A complete overhaul of airport security procedures worldwide may be necessary due to suspicions that the recent crash of a Russian plane in the Sinai was an act of ISIS terrorism, Britain’s foreign secretary says.
While investigations continue into the recent crash of a Russian airliner in the Sinai desert, many are considering a change in airport security procedures due to suspicions that it was an act of terror.
Britain’s foreign secretary says airport security in many cities will need to be overhauled if it is confirmed the recent Russian plane crash in the Sinai was caused by a bomb planted by the Islamic State [ISIS] group or by people inspired by the terror organization.
The Islamic State (ISIS) claimed responsibility for the explosion of a Russian airliner over the Sinai Peninsula desert on Saturday, October 31, killing all 224 people on board. Russia rejected that claim.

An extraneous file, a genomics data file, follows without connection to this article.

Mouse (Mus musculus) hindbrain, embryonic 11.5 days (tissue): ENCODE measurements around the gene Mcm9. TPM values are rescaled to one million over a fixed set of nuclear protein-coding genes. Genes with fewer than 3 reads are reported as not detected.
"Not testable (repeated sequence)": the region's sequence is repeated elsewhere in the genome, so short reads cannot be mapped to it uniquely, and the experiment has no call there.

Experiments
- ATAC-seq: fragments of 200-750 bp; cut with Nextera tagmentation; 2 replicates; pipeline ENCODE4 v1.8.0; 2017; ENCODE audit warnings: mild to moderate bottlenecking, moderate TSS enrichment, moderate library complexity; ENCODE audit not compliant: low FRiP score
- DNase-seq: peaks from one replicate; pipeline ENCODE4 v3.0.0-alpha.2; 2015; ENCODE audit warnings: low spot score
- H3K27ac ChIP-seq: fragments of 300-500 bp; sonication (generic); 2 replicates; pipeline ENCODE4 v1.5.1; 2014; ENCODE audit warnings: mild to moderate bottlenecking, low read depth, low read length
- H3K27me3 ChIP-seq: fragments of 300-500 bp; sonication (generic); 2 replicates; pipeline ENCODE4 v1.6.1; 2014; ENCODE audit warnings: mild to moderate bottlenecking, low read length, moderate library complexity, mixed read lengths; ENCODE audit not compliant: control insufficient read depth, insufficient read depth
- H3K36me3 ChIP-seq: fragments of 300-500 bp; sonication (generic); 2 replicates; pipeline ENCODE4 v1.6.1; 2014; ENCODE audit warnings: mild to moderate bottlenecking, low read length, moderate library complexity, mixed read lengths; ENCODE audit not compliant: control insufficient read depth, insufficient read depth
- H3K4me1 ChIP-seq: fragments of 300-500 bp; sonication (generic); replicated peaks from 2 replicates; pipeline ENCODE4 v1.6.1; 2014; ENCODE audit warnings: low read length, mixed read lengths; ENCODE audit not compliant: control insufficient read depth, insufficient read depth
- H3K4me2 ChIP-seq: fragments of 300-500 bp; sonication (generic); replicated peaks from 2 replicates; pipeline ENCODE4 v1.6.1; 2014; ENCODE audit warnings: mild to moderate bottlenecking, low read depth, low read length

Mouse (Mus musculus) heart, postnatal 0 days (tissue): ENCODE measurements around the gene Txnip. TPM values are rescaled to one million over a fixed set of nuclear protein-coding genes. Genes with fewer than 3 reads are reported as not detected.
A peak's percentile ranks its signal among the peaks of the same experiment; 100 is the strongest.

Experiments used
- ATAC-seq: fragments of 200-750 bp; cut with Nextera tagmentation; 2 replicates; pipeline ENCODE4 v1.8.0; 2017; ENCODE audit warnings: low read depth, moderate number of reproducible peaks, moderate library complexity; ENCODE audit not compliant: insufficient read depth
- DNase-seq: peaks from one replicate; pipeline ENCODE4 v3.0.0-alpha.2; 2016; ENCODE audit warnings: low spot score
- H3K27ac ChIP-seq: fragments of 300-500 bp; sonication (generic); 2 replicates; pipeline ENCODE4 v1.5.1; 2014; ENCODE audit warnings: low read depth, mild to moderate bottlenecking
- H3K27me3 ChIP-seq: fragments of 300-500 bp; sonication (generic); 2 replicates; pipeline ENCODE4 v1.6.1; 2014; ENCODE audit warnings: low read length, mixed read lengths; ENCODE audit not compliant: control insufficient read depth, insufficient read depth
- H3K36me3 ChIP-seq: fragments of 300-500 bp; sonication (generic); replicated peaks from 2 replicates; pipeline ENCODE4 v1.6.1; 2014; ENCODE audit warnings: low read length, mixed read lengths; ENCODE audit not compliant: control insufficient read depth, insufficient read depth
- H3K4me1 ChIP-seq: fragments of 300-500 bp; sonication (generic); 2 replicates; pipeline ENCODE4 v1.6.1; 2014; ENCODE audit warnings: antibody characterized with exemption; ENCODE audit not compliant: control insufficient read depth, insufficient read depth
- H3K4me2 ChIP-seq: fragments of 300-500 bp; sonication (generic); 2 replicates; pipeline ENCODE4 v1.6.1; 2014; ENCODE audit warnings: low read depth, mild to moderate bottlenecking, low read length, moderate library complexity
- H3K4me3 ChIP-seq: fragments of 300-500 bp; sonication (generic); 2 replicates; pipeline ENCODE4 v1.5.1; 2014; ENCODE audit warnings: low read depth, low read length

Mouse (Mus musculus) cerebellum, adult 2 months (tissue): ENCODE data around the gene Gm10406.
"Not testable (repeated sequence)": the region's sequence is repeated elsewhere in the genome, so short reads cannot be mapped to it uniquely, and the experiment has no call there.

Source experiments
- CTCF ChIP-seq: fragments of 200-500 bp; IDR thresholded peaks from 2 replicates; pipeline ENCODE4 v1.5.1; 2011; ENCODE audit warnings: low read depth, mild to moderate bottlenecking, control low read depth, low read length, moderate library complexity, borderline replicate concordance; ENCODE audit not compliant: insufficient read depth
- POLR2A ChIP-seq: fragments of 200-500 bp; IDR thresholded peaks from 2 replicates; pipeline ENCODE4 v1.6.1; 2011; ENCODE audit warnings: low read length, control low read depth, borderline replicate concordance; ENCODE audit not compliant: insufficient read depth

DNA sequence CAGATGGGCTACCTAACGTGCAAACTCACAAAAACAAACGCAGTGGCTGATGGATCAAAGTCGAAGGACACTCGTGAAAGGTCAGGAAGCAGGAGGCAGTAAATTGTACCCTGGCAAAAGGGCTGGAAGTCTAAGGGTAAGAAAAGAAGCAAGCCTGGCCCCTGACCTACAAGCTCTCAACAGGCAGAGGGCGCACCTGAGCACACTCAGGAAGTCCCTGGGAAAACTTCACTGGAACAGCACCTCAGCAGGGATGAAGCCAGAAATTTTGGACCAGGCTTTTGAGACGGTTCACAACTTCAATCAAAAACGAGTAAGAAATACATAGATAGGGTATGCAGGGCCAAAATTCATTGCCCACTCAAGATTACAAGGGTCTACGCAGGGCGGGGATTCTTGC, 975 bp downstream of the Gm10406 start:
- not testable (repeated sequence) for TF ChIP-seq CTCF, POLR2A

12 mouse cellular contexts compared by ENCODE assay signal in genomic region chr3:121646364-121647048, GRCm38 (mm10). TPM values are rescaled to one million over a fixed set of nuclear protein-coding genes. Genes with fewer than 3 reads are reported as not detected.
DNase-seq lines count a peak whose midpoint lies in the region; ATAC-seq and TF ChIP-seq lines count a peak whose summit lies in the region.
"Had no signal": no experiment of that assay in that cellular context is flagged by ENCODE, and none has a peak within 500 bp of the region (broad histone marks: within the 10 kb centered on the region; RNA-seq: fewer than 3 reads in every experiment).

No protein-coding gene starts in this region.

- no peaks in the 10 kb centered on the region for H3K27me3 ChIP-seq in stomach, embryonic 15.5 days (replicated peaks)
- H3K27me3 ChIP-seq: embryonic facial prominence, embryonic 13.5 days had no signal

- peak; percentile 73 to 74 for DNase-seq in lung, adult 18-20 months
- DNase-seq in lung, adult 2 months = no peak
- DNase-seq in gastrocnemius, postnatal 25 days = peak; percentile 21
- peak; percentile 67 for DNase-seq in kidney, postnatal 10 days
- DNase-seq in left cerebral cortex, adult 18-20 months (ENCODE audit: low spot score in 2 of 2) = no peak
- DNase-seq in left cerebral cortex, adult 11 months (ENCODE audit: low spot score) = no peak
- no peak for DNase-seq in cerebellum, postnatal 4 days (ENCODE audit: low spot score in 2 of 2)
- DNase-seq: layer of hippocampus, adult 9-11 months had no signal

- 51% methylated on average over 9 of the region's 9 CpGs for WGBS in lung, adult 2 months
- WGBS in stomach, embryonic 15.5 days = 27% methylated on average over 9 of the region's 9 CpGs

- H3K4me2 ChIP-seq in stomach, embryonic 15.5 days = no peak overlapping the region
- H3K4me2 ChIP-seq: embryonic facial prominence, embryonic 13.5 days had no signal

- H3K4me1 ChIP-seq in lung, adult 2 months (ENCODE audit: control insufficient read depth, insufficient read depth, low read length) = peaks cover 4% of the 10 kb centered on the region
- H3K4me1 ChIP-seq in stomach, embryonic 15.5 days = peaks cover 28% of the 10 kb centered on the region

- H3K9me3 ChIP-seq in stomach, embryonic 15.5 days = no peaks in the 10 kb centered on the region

Foreign Secretary Philip Hammond warned that if those suspicions are true, there needs to be a rethink of security at airports in areas where the terror group is active.
He told the BBC Sunday that “may mean additional costs. It may mean additional delays at airports as people check in.”
US and British officials suspect the flight from Sharm el-Sheikh to St. Petersburg was brought down by a bomb on board, but Egypt warns it is too early to say what caused the crash.
The Russian airliner crashed Oct. 31, about 20 minutes after taking off from the Egyptian resort town of Sharm el-Sheikh. Intelligence suggests the plane was downed by a bomb, British and US officials have said, but Egypt says there’s still no confirmation.
A member of the Egyptian investigation team, however, said they are “90-percent sure it was a bomb,” Reuters reports.
(With files from World Israel News)